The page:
If you already bought a OnePlus 7, which was launched just this summer, you wouldn’t be best pleased to be reading this. But that is just how the smartphone market is. Change is quick and upgrades cannot be delayed. The OnePlus 7T is now a very real thing and there are subtle, and some not-so-subtle changes and improvements compared with the 7. There is a new-ish design, a taller and upgraded display with 90Hz, a newer processor under the hood, triple cameras at the back and a slightly larger battery, to talk about the headline changes.
It was always going to be slightly tricky to price and position the OnePlus 7T in the very tight gap between the OnePlus 7 and the OnePlus 7 Pro. But then again, some of the features trickling down from the OnePlus 7 Pro to the OnePlus 7T make this an upgrade over the predecessor. The OnePlus 7T with 8GB RAM and 128GB storage is priced at Rs 37,999 and is available in Glacier Blue and Frosted Silver colours. The higher spec version is the one with 8GB RAM and 256GB storage priced at Rs 39,999. OnePlus continues to sell the OnePlus 7 as well, with prices between Rs 32,999 and Rs 37,999—though these could see some changes in the coming days and weeks.
As you sit and admire the OnePlus 7T (and it will be quite often, mind you, as it rests on the desk in front of you), there are certain aspects which you will probably notice first. The taller personality being one. Well, it is true. The OnePlus 7T measures 160.94mm vertically, while the OnePlus 7 measured 157.7mm north to south. That is because of the 20:9 aspect ratio of the display that the 7T brings along. Taller phones to look cool if the design is done well, and OnePlus surely has that knuckled down perfectly in this case. It was imperative that OnePlus kept the bezel above and below the screen to the thinnest possible, and I would say they have delivered on that front.
Cradle the OnePlus 7T in your hand and you’ll immediately notice that it is a tad slimmer than the OnePlus 7. That is not all. The 7T is thinner too. Shaving off the slightest of margins from a smartphone just improves the ergonomics significantly. However, the bigger observation would be that the 7T is lighter to hold than its predecessor. Factually, you would be a tad incorrect—the OnePlus 7T weighs 190 grams as compared with the OnePlus 7 which tips the scales at 182 grams. However, the reason the OnePlus 7T feels lighter is the significantly better balance in place—it doesn’t feel top heavy, for instance. And the materials in use also have some part to play in it. Lighter yet stronger. There is no doubt in my mind that the OnePlus 7T is just a great phone to hold and carry around.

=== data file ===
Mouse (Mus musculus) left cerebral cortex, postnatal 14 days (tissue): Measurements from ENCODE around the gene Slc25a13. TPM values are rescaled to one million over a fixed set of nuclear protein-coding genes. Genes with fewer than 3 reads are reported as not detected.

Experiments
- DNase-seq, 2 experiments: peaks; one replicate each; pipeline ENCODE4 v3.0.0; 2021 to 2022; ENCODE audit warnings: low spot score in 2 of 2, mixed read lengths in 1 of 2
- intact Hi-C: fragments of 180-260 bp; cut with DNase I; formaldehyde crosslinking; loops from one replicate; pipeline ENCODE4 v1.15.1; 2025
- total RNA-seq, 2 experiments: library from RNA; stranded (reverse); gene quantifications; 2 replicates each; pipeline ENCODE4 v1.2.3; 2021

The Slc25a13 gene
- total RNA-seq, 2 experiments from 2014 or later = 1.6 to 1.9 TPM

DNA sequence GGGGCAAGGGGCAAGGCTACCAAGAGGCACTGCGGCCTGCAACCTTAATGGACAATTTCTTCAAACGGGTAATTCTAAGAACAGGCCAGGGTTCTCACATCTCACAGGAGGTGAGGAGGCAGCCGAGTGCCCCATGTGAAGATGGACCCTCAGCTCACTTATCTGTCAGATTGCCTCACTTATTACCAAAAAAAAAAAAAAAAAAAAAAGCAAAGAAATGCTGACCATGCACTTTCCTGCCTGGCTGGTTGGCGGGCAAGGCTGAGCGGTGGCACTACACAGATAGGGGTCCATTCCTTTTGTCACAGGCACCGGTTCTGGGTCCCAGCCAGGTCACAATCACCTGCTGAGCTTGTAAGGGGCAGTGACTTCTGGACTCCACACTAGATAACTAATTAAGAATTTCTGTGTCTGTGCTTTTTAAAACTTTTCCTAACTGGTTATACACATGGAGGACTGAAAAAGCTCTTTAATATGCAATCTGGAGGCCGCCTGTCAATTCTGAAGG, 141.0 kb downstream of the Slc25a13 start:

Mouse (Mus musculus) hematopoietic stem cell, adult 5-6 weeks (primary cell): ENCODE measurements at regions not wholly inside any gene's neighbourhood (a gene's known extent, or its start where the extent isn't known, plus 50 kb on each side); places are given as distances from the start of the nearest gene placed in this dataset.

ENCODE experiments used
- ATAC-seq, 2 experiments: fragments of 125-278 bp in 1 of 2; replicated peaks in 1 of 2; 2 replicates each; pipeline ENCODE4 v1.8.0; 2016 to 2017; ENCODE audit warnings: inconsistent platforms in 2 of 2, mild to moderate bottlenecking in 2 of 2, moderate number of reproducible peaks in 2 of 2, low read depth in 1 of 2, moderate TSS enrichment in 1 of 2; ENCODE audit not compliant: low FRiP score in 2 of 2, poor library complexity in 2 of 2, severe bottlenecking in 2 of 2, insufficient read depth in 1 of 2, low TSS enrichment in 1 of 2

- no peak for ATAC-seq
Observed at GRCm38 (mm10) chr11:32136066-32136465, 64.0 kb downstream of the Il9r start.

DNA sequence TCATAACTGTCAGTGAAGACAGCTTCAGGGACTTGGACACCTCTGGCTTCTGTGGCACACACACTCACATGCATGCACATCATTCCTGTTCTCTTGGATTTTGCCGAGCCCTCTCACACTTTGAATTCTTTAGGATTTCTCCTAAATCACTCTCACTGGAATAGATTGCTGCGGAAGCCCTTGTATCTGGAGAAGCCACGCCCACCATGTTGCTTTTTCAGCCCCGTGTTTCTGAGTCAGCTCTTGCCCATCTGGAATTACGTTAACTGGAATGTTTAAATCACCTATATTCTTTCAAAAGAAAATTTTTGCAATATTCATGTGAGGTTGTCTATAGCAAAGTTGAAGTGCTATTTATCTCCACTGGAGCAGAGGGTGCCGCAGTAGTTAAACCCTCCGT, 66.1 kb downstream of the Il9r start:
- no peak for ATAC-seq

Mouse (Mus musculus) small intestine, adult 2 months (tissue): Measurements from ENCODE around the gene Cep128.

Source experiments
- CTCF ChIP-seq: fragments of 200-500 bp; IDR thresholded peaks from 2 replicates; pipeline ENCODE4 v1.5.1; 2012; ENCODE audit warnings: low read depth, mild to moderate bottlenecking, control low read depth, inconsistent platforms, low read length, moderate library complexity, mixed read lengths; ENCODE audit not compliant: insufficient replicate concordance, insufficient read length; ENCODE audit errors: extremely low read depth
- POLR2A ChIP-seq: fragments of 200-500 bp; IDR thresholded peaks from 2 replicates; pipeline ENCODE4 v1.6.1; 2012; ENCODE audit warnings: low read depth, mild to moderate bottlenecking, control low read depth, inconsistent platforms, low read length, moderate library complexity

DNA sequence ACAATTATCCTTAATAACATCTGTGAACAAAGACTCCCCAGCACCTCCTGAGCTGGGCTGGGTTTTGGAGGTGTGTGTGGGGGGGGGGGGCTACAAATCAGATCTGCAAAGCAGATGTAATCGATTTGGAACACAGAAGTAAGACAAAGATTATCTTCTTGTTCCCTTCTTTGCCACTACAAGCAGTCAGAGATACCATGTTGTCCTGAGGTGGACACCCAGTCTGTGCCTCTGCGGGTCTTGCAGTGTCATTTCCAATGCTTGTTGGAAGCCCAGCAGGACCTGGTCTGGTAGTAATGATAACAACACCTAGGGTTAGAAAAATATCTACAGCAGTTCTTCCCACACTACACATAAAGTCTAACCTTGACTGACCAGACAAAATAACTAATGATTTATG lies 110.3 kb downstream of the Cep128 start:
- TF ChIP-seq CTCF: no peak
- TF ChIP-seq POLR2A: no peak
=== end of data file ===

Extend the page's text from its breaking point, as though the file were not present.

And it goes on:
Let us talk a bit about the finish on the back. Frosted glass. The Apple iPhone has done it. And we know what happens whenever the iPhone does something. Yes, there is frosted glass which gives it a gorgeous look. Quite frankly, I love the finish, particularly in the Glacier Blue colour on the OnePlus 7T. There is also a Frosted Silver option, in case that is what you prefer. On the blue phone, the light reflects off this finish in a very subtle and restrained manner—and there is never a traditional shine. The contrast between the blue that peeks out from behind this frosted glass and the shinier blue that adorns the metal side spines works brilliantly. And there is that slight curve on either side of the back panel where the glass cascades into the side spines—and that is the single biggest reason why the OnePlus 7T sits so comfortably in the hands.
Flip the phone over to the business end, which is the display, and a lot of action seems to be happening here. The basic specs first—its 6.55-inch in size, 2400 x 1080 resolution and the taller 20:9 aspect ratio. But that isn’t all, is it?
This gets the 90Hz refresh rate feature from the OnePlus 7 Pro, something the OnePlus 7 didn’t have. A lot has been said about the 90Hz display refresh rate. From what my eyes could understand, the transitions and visual elements when the display is set at 90Hz, certainly look smoother. On the OnePlus 7 Pro, I had noticed slight tearing of text on web pages, for instance. That is no longer the case, at least with the OnePlus 7T. The 90Hz feature would work best when there are enough apps and games that support the higher refresh rate. At the moment, what you are left with is the feel-good factor of a slightly smoother video viewing experience, but not much else. The thing is, the magic of 90Hz is something that may not instantly hit you with its awesomeness but switch to a phone which has a display at the default 60Hz, and you’ll immediately have that feeling of incomplete love.
OnePlus called this screen Fluid AMOLED, and this really can be optimized finely as you preference. Multiple screen calibration modes to choose from—Vivid, Natural and Advanced. If you choose Advances, there is the option to choose between the sRGB, Display-P3 and the AMOLED Wide Gamut colour gamut options. Till the OnePlus 7 Pro, my favourite was the Display-P3 option, since that comes to the closest to how I like the colours to look on the screen. This time around, I’m leaning more towards the AMOLED Wide Gamut.
It takes some time to get used to this taller real estate. At this time, a few apps don’t render properly at times—examples include Google Photos and Instagram. That said, this tall display is good for reading, since there is more content available on the screen. Videos look good in landscape mode.